The new modeless Pan and Zoom window was designed to help you quickly survey a diagram and dive down into the specific areas of interest. You can display the Pan and Zoom window from the menu by selecting View, Windows, Pan and Zoom. Depending on your personal preference, the Pan and Zoom window can anchor itself to one or two inner edges in your Visio drawing window, or it can float as a popup window. When anchored, the Pan and Zoom window can optionally slide out of view when the cursor leaves the window and then slide back into view when the cursor hovers over the collapsed window. When the window is floating, you can control the size and position of this window in your drawing.

The bold rectangle inside the Pan and Zoom window represents the current viewable area of the drawing window. To pan the drawing window to a new location, click and drag the rectangle to a new location on the page. You can zoom to a section of the drawing by clicking and dragging out a new view region, which will zoom the drawing window to fit the new rectangle.

The new Document Explorer window provides a central location where you can easily explore and manage the contents of your Visio document. You can display the Document Explorer by selecting View, Windows, Document Explorer from the Visio menu. Again, depending on your personal preference, the Document Explorer can anchor itself to one or two inner edges in the document window, or it can float as a popup window. (For more information on anchored and floating windows, see the preceding Pan and Zoom description.)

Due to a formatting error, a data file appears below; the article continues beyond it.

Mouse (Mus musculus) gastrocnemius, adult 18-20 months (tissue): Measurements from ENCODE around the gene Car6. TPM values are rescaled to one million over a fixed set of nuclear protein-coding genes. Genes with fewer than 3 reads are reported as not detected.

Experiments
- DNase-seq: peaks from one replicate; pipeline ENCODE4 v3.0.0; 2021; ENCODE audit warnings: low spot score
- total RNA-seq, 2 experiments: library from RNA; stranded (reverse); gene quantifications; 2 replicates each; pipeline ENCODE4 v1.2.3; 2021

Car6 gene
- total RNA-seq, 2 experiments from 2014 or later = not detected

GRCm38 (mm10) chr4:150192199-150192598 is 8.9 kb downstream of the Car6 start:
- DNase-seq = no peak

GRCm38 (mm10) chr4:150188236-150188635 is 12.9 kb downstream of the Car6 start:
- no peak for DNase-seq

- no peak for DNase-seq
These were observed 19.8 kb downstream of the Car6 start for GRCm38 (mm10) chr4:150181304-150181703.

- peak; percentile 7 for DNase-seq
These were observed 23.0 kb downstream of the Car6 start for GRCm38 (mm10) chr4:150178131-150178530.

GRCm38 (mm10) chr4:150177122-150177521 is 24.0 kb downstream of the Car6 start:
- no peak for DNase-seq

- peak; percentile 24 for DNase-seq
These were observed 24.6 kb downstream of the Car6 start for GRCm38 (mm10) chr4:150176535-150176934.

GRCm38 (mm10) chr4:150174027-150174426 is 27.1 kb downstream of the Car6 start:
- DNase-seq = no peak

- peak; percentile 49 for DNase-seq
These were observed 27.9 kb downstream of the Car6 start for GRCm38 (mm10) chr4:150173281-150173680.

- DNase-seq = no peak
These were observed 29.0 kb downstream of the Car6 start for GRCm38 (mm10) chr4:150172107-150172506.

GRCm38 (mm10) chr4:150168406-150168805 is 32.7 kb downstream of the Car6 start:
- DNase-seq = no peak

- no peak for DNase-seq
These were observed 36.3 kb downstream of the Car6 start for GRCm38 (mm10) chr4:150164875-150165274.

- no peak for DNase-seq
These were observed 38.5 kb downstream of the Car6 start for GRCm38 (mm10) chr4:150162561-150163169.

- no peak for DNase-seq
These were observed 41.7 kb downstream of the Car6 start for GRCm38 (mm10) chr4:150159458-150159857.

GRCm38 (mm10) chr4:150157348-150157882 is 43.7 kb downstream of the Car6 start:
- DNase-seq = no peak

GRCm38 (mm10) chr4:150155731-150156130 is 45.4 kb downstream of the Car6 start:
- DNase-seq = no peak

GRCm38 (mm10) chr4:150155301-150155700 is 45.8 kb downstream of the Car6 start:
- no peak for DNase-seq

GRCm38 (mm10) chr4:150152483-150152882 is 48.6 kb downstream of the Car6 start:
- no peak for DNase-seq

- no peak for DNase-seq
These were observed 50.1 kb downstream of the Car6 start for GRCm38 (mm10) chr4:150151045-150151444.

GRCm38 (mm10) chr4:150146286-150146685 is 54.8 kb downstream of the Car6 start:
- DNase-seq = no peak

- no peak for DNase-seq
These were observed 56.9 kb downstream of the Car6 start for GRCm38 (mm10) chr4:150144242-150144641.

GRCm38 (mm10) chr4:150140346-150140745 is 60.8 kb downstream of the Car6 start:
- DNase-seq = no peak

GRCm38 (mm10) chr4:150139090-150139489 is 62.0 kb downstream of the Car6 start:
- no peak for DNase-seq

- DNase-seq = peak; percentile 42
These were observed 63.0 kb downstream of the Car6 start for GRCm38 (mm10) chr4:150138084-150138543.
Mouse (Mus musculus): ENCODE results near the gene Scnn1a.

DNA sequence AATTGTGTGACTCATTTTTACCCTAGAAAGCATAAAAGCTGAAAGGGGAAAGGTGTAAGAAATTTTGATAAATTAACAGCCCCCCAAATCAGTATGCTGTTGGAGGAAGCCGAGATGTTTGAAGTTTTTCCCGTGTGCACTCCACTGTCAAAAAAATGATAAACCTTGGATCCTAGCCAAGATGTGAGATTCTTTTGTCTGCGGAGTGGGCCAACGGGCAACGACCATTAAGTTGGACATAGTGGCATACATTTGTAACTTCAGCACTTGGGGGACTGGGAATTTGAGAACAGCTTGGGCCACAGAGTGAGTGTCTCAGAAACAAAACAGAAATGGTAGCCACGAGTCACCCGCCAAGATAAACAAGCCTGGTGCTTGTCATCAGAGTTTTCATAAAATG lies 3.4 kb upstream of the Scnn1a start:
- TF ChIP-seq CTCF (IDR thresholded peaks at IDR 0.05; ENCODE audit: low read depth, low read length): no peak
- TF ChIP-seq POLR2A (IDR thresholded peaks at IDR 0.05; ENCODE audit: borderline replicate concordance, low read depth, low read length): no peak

When you open the Document Explorer, you will find the contents of the document displayed in a hierarchical fashion. You can expand or collapse folders by double-clicking on the folder. The text of each item can be edited by single-clicking on the item and then hovering your cursor over the item to invoke the text editor.

Each item in the Document Explorer has a menu associated with it. To invoke this menu, right-click on the item you want to work.

The Size and Position dialog has been designed to include a new modeless window that helps you size and position shapes in an exact manner. You can display the new Size and Position window by selecting View, Windows, Size and Position from the Visio menu. Depending on your personal preference, the Size and Position window can anchor itself to one or two inner edges in your Visio drawing window, or it can float as a popup window.